Sotrastaurin, a protein kinase C inhibitor for the prevention of transplant rejection and treatment of psoriasis.
ABSTRACT Blocking T-cell activation has a central role in the control of inflammatory diseases and in the prevention of graft rejection. Historically, immunosuppressive drugs have been used to prevent allograft rejection and to promote transplant tolerance. Several immunosuppressive drugs are effective in suppressing T-cell activation, but are often associated with severe adverse effects. The development of effective immunosuppressants that promote long-term graft survival with minimal adverse effects is therefore of great interest. As PKC has a critical role in the regulation of immune cell function, drugs that are highly specific for PKC are considered potentially useful for treating allograft rejection, as well as autoimmune and other inflammatory diseases. Novartis AG is developing the pan-PKC-specific inhibitor sotrastaurin (AEB-071) for the prevention of transplant rejection and for the treatment of inflammatory diseases. In vivo data from rodents and non-human primates confirmed the potential of sotrastaurin for preventing allograft rejection and reducing the inflammatory response. Data from an initial clinical trial in patients with psoriasis demonstrated that treatment with sotrastaurin resulted in improvements in clinical and histological assessments; however, data from early trials in kidney transplant recipients were less encouraging. Sotrastaurin is undergoing phase I trials for liver transplantation, and phase II trials for renal transplantation and psoriasis treatment. Although sotrastaurin appears to be well tolerated based on published clinical trial data, long-term data need to be reported to confirm the safety and efficacy profile of this novel compound.
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ABSTRACT: MALT1 cleavage activity is linked to the pathogenesis of activated B cell-like diffuse large B cell lymphoma (ABC-DLBCL), a chemoresistant form of DLBCL. We developed a MALT1 activity assay and identified chemically diverse MALT1 inhibitors. A selected lead compound, MI-2, featured direct binding to MALT1 and suppression of its protease function. MI-2 concentrated within human ABC-DLBCL cells and irreversibly inhibited cleavage of MALT1 substrates. This was accompanied by NF-κB reporter activity suppression, c-REL nuclear localization inhibition, and NF-κB target gene downregulation. Most notably, MI-2 was nontoxic to mice, and displayed selective activity against ABC-DLBCL cell lines in vitro and xenotransplanted ABC-DLBCL tumors in vivo. The compound was also effective against primary human non-germinal center B cell-like DLBCLs ex vivo.Cancer cell 12/2012; 22(6):812-24. DOI:10.1016/j.ccr.2012.11.003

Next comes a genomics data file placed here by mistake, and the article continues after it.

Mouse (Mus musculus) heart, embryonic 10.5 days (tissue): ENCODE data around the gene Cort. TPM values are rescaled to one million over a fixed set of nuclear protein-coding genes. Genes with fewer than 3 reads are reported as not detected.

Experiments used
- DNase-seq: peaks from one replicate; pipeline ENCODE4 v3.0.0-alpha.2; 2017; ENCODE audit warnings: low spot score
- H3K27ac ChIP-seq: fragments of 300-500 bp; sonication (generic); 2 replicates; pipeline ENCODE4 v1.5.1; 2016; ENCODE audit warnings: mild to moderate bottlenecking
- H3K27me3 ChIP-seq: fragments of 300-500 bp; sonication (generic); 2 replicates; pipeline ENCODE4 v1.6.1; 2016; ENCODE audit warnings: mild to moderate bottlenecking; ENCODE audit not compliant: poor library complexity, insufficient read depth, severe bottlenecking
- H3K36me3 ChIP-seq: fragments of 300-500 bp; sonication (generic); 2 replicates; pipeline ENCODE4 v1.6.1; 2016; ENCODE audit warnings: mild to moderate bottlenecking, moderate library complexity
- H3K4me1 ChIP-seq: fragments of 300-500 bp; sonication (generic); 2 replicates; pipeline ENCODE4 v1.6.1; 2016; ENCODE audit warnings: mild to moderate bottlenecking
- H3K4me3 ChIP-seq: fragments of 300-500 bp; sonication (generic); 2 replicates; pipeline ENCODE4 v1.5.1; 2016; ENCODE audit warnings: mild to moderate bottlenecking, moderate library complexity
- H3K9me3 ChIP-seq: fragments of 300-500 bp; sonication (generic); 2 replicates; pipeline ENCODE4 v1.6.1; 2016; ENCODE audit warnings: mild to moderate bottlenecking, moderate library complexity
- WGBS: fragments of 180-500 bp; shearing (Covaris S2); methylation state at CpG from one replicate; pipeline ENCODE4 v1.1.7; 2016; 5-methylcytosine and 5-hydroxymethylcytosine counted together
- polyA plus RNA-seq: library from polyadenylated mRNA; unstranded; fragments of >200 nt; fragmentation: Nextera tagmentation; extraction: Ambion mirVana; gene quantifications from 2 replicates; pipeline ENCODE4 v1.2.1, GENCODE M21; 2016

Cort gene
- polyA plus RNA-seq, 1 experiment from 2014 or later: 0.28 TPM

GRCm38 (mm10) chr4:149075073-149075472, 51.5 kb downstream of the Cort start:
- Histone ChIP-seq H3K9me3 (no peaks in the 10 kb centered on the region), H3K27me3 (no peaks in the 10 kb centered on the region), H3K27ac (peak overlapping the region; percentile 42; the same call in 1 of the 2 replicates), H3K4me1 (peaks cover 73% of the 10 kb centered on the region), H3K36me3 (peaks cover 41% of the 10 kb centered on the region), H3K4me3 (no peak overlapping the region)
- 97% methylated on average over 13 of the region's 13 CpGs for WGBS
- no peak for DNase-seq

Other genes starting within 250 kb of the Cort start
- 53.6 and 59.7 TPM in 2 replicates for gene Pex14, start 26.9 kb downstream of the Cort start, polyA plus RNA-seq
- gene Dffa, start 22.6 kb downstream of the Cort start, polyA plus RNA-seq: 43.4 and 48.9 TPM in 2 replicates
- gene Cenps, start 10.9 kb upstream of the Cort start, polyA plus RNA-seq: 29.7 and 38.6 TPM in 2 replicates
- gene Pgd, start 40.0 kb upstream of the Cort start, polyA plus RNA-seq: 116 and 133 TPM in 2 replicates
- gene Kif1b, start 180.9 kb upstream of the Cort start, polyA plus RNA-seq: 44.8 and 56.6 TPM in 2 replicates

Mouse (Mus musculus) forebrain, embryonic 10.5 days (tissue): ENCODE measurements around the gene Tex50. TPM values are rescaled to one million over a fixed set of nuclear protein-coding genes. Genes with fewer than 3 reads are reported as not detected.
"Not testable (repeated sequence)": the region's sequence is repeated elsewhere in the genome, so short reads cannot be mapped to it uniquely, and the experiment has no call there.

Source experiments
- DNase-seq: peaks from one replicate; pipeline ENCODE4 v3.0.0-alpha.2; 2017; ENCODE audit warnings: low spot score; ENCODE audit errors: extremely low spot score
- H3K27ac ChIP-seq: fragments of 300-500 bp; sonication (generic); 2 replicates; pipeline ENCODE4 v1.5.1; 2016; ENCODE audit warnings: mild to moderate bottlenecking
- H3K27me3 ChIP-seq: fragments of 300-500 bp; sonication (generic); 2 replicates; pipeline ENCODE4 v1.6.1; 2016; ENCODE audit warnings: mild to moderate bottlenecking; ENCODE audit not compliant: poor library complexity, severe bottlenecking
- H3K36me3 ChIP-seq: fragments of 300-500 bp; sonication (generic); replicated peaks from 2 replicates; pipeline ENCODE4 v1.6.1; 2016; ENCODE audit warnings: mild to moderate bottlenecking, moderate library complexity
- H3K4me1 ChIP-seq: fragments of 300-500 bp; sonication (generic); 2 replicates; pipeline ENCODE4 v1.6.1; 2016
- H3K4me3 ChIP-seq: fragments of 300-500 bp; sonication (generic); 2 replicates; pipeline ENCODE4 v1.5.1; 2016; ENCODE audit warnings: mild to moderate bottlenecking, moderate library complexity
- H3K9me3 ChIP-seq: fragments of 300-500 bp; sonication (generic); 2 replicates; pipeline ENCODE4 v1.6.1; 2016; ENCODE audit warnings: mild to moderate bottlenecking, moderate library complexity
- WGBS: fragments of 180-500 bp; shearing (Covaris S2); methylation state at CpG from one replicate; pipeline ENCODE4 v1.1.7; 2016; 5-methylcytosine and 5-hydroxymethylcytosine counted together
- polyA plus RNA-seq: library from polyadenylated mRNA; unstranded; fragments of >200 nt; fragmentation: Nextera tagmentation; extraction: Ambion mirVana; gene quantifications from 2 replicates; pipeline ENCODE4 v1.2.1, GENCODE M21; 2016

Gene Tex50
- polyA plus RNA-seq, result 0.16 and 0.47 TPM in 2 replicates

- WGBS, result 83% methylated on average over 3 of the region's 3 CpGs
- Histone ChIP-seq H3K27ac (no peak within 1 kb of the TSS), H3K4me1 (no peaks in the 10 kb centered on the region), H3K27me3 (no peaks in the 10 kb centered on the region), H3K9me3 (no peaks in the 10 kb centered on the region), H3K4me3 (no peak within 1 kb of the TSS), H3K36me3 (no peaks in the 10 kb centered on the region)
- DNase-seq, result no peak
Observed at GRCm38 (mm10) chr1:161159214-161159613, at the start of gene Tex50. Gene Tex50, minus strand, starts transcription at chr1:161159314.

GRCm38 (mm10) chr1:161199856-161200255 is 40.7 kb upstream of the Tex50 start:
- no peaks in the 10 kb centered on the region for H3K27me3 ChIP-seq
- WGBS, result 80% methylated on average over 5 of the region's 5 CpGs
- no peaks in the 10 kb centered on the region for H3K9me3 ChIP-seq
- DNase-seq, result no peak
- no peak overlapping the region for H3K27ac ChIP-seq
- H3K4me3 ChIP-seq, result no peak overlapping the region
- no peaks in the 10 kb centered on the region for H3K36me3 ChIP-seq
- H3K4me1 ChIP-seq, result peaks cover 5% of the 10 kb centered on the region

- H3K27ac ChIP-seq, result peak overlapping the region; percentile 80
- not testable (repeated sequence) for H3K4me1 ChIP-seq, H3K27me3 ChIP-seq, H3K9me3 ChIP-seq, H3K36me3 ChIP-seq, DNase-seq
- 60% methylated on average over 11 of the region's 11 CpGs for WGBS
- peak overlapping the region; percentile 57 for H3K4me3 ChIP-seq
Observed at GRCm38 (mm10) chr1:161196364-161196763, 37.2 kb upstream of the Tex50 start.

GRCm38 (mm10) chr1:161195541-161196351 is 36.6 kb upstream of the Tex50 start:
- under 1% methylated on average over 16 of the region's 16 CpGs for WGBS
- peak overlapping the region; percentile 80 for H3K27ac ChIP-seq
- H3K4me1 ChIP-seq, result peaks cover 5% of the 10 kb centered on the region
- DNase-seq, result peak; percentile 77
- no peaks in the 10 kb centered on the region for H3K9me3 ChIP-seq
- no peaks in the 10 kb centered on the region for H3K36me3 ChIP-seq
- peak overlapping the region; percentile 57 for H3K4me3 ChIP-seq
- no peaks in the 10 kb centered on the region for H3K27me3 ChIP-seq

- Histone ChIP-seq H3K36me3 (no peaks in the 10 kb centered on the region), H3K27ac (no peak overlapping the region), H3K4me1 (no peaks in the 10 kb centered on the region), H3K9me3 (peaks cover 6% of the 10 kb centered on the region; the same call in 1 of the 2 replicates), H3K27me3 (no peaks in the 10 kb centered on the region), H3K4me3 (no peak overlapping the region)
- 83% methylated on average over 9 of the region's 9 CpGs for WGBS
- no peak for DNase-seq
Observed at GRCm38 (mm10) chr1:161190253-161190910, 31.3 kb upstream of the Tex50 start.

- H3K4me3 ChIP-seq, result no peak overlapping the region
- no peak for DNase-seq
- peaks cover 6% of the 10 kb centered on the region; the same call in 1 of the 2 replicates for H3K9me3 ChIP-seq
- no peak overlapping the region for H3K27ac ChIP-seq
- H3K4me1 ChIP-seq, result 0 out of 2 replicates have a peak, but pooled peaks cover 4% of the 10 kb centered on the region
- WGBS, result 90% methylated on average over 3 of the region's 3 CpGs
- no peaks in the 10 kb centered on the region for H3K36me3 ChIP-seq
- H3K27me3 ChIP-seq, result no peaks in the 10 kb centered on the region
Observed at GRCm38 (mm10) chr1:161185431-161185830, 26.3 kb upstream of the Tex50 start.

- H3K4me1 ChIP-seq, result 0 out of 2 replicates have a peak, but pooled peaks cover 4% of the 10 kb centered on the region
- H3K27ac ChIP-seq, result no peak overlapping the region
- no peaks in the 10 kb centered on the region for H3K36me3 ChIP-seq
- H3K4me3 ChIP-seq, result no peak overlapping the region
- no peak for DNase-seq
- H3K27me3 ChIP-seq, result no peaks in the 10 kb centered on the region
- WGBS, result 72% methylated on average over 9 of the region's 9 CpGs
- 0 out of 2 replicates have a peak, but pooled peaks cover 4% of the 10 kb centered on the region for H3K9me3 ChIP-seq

- Kidney international. Supplement 11/1974;
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ABSTRACT: Although it has been shown that T-cell dysfunction in psoriasis correlates with various endogenous and exogenous stimuli, there are also intensive and complicated genetic background effects indicating that intrinsic abnormalities may play a more predominant role such as in haematopoietic cells, the haematopoietic microenvironment and the development of haematopoietic cells into T cells. To reveal the activity of haematopoietic stem cells from patients with psoriasis. Bone marrow CD34+ cells were isolated and expression levels were tested by reverse transcriptase-polymerase chain reaction and Western blotting. The binding site for RUNX1 located between SLC9A3R1 and NAT9 and the apoptotic index of CD34+ cells were also investigated. We found that the expression of RUNX1, SLC9A3R1, HLA-C and PRKCB mRNA and RUNX1 protein was significantly higher in patients with psoriasis than in the controls, and SLC9A3R1 expression showed a significant positive correlation with the Psoriasis Area and Severity Index score. There was no statistical significance for PDCD1 mRNA and PKC-β I protein expression levels between the patients with psoriasis and controls. Mutation of RUNX1 binding sites between SLC9A3R1 and NAT9 was not detected, and the apoptotic index in patients with psoriasis showed no statistical significance compared with the controls. Expression of the critical transcription factor RUNX1, which regulates CD34+ cell development and differentiation, was abnormal, and augmentation of these expression levels might induce dysfunction of marrow haematopoietic stem cells and the haematopoietic microenvironment and be involved in the progression of psoriasis.British Journal of Dermatology 12/2010; 164(5):1043-51. DOI:10.1111/j.1365-2133.2010.10192.x